Why isn’t the public notified of positive cases in Tofino?

  •  Contact tracing from Island Health’s Public Health team ensures anyone with a potentially close contact exposure to a confirmed case is followed up with. A close contact exposure means face-to-face contact while a person is infectious for an extended period of time. When public health officials cannot be certain they have reached all those who need to be contacted and there may be a risk to the public, they issue a public notification.
  • Public notifications about exposures can be found here:

Why didn’t my friend/colleague/acquaintance get contacted?

  • As stated above, contact tracing from Island Health’s Public Health team ensures anyone with a potentially close contact exposure to a confirmed case is followed up with. A close contact exposure means face-to-face contact while a person is infectious for an extended period of time. If you have not been deemed a close contact by Public Health, there is no need for you to be contacted. However, everyone should remain vigilant in monitoring themselves for symptoms.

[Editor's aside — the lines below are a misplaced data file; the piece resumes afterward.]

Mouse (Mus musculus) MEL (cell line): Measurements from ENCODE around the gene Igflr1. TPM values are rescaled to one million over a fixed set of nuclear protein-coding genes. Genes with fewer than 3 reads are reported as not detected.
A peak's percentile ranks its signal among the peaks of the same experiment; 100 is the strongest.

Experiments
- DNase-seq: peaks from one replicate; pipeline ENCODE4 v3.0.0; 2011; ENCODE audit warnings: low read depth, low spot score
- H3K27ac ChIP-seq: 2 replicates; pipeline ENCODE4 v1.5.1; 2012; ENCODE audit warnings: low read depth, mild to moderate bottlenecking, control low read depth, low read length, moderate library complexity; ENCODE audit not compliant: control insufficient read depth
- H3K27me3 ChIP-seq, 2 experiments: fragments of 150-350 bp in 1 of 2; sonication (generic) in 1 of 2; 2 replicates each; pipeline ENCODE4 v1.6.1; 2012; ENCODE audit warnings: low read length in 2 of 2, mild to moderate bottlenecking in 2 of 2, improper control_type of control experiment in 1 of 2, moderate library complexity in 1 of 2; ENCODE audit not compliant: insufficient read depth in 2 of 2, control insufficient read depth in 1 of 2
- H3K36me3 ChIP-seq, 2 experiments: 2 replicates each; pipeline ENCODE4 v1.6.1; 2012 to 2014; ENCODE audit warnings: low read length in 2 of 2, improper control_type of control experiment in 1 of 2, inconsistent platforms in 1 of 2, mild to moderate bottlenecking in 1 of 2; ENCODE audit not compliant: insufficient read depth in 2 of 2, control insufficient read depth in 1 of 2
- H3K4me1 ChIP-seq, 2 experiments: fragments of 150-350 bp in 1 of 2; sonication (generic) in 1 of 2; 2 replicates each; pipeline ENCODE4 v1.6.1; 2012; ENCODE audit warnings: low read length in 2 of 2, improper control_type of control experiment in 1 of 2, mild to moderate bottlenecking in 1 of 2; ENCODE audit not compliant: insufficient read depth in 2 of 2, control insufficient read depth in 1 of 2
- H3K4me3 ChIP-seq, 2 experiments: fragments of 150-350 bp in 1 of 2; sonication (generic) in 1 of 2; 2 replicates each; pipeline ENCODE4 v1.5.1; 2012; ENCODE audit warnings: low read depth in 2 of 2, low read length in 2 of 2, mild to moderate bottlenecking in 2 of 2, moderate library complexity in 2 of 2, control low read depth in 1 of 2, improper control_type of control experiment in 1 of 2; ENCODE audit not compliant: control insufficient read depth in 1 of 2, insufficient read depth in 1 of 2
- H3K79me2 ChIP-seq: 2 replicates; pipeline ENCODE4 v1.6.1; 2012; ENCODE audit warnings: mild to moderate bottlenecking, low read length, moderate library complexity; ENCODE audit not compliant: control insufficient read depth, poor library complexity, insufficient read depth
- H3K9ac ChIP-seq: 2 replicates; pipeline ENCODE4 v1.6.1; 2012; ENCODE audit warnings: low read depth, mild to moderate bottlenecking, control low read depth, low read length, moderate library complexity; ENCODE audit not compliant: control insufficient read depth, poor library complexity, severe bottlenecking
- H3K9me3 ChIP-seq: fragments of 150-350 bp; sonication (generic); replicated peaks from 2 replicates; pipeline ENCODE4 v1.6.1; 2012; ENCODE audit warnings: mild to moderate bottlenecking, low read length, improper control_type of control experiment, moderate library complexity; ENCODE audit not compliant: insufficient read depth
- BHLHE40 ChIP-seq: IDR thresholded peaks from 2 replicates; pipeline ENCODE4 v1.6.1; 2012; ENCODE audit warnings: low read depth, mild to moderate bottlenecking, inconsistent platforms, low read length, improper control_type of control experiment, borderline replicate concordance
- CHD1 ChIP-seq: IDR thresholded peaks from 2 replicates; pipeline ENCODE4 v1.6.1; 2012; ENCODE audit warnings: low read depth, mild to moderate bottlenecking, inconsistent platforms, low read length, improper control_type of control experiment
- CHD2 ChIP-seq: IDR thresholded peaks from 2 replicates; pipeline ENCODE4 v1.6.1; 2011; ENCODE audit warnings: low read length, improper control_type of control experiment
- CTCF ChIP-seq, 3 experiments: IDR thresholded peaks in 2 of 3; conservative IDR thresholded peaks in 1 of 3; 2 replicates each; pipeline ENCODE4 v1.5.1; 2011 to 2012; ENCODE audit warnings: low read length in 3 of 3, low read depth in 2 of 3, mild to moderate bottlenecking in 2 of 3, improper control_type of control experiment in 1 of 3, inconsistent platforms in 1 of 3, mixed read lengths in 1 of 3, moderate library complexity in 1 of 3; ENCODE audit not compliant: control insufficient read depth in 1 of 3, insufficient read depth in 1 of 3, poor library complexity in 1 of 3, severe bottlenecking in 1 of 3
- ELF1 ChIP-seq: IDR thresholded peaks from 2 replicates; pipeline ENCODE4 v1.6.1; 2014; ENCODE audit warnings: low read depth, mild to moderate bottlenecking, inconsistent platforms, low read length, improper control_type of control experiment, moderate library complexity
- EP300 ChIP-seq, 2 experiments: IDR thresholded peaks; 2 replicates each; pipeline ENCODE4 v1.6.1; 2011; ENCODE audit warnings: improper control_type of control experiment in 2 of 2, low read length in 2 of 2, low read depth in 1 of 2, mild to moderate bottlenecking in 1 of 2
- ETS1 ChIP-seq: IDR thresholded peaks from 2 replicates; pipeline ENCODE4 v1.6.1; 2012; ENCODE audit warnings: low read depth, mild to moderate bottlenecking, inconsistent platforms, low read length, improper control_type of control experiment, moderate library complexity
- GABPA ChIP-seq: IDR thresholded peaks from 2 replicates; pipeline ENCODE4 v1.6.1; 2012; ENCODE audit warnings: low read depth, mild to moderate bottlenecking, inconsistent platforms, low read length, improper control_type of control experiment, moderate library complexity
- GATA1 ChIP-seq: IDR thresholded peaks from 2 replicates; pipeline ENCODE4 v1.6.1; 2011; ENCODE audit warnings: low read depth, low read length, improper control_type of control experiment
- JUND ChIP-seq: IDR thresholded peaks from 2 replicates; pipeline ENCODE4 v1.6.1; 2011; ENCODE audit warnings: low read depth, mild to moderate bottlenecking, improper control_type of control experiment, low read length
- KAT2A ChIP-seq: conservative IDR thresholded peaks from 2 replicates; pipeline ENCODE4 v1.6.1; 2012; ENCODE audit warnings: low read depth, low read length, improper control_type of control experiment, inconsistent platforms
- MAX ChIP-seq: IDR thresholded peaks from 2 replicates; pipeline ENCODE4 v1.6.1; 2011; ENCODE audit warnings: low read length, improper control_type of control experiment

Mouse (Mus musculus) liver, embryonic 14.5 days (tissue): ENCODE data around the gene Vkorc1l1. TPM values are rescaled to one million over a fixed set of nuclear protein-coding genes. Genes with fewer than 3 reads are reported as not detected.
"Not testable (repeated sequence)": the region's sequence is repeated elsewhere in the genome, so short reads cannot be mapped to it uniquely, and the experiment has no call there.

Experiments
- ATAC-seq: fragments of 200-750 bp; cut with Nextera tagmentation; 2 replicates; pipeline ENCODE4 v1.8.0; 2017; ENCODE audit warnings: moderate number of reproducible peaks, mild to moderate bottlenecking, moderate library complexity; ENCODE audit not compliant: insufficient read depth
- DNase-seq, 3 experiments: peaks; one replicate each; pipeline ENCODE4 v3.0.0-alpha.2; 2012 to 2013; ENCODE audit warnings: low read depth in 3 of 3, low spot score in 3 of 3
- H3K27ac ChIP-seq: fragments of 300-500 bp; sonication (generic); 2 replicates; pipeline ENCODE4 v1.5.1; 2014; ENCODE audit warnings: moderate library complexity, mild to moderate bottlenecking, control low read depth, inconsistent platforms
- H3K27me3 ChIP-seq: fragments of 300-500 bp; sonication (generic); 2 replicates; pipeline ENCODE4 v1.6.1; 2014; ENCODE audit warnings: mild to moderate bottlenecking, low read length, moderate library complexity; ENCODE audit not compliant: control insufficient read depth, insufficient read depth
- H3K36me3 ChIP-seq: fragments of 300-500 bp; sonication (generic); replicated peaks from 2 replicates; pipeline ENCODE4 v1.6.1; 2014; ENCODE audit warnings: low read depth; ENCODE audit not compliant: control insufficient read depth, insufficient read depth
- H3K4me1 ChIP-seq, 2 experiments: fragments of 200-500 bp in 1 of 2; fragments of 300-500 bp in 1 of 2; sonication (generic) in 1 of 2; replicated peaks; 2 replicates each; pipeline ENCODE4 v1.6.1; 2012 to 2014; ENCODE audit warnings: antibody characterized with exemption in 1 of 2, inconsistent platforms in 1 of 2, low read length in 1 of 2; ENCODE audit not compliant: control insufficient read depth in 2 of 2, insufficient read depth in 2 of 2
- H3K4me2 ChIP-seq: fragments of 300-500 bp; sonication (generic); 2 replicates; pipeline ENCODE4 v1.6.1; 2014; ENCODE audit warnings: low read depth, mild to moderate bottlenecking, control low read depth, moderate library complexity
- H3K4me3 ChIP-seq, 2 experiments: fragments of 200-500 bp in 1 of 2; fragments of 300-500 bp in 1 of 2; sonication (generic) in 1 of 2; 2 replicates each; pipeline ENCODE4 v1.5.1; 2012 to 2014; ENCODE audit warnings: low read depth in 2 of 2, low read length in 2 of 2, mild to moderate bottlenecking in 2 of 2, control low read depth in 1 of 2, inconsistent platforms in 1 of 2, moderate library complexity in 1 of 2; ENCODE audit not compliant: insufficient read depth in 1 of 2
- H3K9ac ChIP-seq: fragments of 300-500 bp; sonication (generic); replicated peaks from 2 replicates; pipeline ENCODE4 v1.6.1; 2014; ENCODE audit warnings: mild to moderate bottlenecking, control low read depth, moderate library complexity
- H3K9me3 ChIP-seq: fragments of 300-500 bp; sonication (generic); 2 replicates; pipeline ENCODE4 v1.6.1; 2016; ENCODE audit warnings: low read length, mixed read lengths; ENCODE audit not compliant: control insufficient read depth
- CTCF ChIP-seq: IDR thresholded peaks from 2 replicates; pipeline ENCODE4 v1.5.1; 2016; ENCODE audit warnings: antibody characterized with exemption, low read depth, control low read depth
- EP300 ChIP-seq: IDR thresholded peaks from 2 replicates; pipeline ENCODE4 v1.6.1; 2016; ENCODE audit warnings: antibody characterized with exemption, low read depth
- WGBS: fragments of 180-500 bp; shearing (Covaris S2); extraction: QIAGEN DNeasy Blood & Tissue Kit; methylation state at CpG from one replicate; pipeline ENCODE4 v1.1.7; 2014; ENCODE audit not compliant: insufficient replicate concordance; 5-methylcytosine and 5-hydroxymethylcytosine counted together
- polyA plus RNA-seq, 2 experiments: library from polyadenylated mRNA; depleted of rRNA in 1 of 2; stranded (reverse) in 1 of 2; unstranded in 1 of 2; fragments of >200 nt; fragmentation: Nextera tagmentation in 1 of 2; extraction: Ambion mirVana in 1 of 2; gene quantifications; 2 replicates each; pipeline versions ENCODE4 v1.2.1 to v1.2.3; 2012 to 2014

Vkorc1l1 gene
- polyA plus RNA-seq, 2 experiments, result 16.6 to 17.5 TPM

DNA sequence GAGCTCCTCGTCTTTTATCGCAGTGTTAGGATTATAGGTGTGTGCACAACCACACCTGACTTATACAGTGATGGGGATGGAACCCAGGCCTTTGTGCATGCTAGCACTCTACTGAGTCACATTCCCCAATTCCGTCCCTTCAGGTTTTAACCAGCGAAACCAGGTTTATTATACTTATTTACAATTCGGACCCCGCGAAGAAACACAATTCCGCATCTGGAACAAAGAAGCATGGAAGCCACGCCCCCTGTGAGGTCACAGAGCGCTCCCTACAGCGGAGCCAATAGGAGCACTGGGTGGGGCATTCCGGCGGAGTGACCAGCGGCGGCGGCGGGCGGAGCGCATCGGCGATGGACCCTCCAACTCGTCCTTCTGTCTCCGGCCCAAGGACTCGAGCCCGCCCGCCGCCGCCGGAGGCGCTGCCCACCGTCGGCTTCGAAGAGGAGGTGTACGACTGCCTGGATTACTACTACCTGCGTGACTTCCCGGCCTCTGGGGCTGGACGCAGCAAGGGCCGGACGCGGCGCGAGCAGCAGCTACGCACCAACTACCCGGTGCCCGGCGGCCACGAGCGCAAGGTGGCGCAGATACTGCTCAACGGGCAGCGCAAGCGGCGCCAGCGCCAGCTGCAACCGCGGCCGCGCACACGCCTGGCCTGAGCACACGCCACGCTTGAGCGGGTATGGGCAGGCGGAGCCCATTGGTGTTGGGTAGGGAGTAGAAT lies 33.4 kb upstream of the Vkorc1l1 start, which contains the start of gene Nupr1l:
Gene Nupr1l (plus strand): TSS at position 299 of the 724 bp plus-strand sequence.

What if I do not have COVID-19 symptoms?

  • If you do not have symptoms, you do not need a test.  Please continue to monitor for symptoms and follow public health guidance regarding handwashing and physical distancing.

I’m worried about COVID-19 and need more guidance.  What can I do?

  • Non-medical information about COVID-19 is available 7:30am-8pm, 7 days a week at 1-888-COVID19 (1-888-268-4319).

I’m a visitor and I heard there are cases in Tofino, should I stay or should I go? 

  • This is a personal decision based on your comfort level. If it is determined that there is an ‘outbreak’ in our community, further direction will come from the Medical Health Officer as the situation proceeds and Island Health will communicate appropriate public health safety information.

I have a non-COVID-19 related medical issue.  Should I avoid medical assistance?